Similarly, the Pakistani establishment continues to provide funds, sanctuaries and arms and ammunition to the Taliban and Gulbuddin Heckmatyar's Hizb-e-Islami (HEI) in order to use them to recover its lost influence in Afghanistan. The continued terrorist activities of the HUM, the HUJI,the LET and the JEM in Indian territory and the resurgence of the Taliban in Afghanistan, with the help of the HEI, would not have been possible but for the Pakistani support.
As a result, the LET has emerged as the most well-motivated, well-organised, well-funded, well-armed and well-led terrorist organisation of the region today and as the standard-bearer of the IIF. Its presence and activities extend as far east as Indonesia, to the whole of the Indian sub-continent and the Gulf. It has managed to set up a presence even in the USA, as revealed by the recent detection of an LET cell there. Prof.Hafiz Mohammad Sayeed, its Amir, reportedly enjoys the full trust of bin Laden and is deputising for him to keep up the morale and the fighting capabilities of the jehadi terrorist groups in different countries allied with the Al Qaeda in the IIF.
Afghanistan and Iraq
On the ground, while there has been no qualitative change in the situation in the Indian sub-continent, South-East Asia, West Asia and Chechnya in Russia, despite the above-mentioned successes, with hundreds of innocent civilians continuing to die at the hands of terrorists, it has taken a turn for the worse in Afghanistan; and Iraq has emerged as the new battle-field of Pakistan-based jehadi terrorists in their jehad against the USA.
The return of the Taliban from the cold after 18 months of re-grouping, re-training and re-arming in sanctuaries in Pakistan's North-West Frontier Province (NWFP) and Balochistan and the rapidity and the frightening effectivenes with which a plethora of Iraqi resistance groups, aided by Pakistan and Saudi Arabia-based jehadis, have struck back at the US dramatically illustrate the inadequacies of US intelligence collection and assessment capabilities despite the successes mentioned above, its inability to evolve a coherent strategy to deal with jehadi terrorism, the persisting gaps in international co-operation which continues to be inhibited by political considerations and the painful consequences of failing to identify and act against the state-sponsors of jehadi terrorism.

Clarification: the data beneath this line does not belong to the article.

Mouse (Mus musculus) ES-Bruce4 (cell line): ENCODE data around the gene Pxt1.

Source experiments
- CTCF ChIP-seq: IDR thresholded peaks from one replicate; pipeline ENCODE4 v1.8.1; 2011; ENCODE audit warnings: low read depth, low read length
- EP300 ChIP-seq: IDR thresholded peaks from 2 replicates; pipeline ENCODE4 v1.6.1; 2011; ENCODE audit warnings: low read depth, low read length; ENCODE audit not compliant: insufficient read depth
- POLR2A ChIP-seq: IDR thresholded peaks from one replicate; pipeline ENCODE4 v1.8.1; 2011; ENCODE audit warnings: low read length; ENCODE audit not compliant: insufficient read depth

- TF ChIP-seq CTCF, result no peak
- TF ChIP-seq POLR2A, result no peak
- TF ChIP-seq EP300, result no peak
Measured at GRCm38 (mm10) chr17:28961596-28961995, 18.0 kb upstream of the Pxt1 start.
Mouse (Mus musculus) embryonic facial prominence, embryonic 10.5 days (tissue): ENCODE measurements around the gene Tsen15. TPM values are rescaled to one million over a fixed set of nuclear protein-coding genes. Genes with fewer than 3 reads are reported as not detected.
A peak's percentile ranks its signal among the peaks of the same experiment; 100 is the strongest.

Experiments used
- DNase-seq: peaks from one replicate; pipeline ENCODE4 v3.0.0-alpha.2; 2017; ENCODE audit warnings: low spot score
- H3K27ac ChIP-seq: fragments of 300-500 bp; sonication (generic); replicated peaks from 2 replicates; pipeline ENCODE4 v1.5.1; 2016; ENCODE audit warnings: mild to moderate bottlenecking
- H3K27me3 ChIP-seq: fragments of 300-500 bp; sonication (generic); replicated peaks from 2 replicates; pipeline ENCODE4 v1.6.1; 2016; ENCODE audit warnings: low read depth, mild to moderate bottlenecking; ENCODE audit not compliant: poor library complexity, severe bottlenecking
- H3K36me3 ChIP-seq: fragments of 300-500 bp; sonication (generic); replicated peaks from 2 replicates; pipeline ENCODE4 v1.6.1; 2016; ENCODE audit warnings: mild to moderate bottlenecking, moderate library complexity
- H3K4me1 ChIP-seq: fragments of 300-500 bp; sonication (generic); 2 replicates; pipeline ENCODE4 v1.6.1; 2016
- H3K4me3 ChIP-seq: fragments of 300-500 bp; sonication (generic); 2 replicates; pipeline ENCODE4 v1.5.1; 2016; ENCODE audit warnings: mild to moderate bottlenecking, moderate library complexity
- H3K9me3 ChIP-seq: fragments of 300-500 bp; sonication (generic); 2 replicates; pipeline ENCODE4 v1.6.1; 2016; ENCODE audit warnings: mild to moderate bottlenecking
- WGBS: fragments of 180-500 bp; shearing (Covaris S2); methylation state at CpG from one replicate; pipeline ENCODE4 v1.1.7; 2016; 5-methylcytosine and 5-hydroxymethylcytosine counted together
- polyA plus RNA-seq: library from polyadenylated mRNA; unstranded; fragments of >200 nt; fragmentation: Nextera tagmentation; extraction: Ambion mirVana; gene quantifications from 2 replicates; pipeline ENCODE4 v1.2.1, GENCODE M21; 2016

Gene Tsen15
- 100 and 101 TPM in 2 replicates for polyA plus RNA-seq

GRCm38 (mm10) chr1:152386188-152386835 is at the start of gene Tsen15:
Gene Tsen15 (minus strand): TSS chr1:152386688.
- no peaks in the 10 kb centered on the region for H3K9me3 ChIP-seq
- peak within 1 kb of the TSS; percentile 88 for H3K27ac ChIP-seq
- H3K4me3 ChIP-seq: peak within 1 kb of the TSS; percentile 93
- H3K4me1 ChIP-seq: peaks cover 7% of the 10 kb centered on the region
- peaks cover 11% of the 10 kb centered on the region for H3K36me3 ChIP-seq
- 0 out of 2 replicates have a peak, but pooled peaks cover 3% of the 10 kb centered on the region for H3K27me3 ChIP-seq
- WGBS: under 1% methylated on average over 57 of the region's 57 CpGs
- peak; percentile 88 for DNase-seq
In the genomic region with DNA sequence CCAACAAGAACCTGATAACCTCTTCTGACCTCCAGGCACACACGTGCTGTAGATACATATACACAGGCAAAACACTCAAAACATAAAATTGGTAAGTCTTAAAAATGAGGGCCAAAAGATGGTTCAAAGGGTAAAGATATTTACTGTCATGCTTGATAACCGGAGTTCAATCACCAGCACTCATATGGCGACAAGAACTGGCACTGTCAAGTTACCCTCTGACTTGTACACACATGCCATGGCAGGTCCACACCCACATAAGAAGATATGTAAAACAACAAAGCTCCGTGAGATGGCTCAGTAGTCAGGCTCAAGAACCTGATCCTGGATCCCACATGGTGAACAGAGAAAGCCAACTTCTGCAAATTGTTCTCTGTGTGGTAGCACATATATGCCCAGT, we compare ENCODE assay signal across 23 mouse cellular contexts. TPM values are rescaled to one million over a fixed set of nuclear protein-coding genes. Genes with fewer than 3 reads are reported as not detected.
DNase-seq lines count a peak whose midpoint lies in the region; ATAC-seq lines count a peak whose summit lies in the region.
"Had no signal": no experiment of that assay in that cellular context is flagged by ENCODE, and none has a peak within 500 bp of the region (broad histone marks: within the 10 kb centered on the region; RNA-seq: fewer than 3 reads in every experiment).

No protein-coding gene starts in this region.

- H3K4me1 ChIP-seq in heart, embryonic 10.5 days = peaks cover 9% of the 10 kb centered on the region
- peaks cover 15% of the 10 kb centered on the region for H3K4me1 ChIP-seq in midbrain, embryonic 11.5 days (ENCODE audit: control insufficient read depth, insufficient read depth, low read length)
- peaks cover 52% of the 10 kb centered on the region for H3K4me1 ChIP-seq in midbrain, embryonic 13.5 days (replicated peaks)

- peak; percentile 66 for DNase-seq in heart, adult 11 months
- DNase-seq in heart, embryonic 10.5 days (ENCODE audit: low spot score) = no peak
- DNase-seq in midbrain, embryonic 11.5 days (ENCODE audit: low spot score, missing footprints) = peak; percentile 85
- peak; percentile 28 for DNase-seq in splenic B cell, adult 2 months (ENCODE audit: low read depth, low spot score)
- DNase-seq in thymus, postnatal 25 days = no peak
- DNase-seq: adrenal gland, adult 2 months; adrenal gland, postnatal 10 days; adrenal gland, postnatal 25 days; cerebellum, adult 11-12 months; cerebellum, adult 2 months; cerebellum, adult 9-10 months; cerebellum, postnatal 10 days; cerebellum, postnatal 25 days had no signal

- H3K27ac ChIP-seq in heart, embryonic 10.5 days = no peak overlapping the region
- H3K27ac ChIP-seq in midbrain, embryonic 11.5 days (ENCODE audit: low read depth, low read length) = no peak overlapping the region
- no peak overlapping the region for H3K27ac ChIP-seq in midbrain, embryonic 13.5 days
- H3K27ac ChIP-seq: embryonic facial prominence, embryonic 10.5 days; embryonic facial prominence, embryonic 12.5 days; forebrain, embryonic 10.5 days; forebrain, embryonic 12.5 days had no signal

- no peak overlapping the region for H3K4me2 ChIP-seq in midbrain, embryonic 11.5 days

Due to the USA's mistakes of judgement and acts of commission and omission, what started as a war against terrorism in Afghanistan finds itself transformed into a national liberation struggle against the US in the eyes of growing sections of Afghans in the Pashtun belt and what was projected as a war against a weapons of mass destruction (WMD) wielding tyrant in Iraq has resulted in the near-destruction of a modern, secular and anti-jehadi state in West Asia, despite its being ruled by a tyrant who was no different from similar tyrants enjoying US benediction elsewhere in the world. Iraq, which was a rare beacon of secularism in the Islamic Ummah, has overnight become a cauldron of jehadi terrorism.
The war against jehadi terrorism cannot be won without the US leadership and resources. But even under US leadership, it is unlikely to be be won so long as the US continues with its misguided policies and views the war merely through the narrow prism of its interests and the lives of its citizens. A few tactical victories will not ensure a strategic triumph unless the misguided policies are admitted and discarded.
How to restore Iraq to the genuine control of its secular-minded elite as rapidly as possible has to be the first priority in any policy review. Action against Pakistan and other State-sponsors of jehadi terrorism has to be the second. Neutralisation of the terrorist infrastructure and sanctuaries, wherever they may be located, has to be the third. As I have been repeatedly pointing out, action against terrorist funding alone will not produce enduring results unless accompanied by action against sanctuaries and infrastructure.
The New Jehadis
The new terrorism of the jehadis defies conventional wisdom, which attributes terrorism to economic and social causes such as unemployment, social injustice, economic deprivation, perceptions of persecution of the community of the terrorists etc. Conventional wisdom also holds the madrasas or Islamic religious schools to be the spawning ground of jehadi terrorists.
But a study of the social profile of the jehadi terrorist leaders shows that the conventional wisdom does not hold good in their case. Many of them come from middle-class or even affluent families, were well-educated and well-placed in their society and are not products of the madrasas. Their terrorism is motivated by sheer murderous anger and is unrelated to any particular political, economic or social cause. The need for a new psychological approach to prevent this anger from aggravating and spreading further has to be the fourth priority. Countering the new terrorism is as much a psychological problem as it is a political, economic, social and operational problem.
Intelligence And Security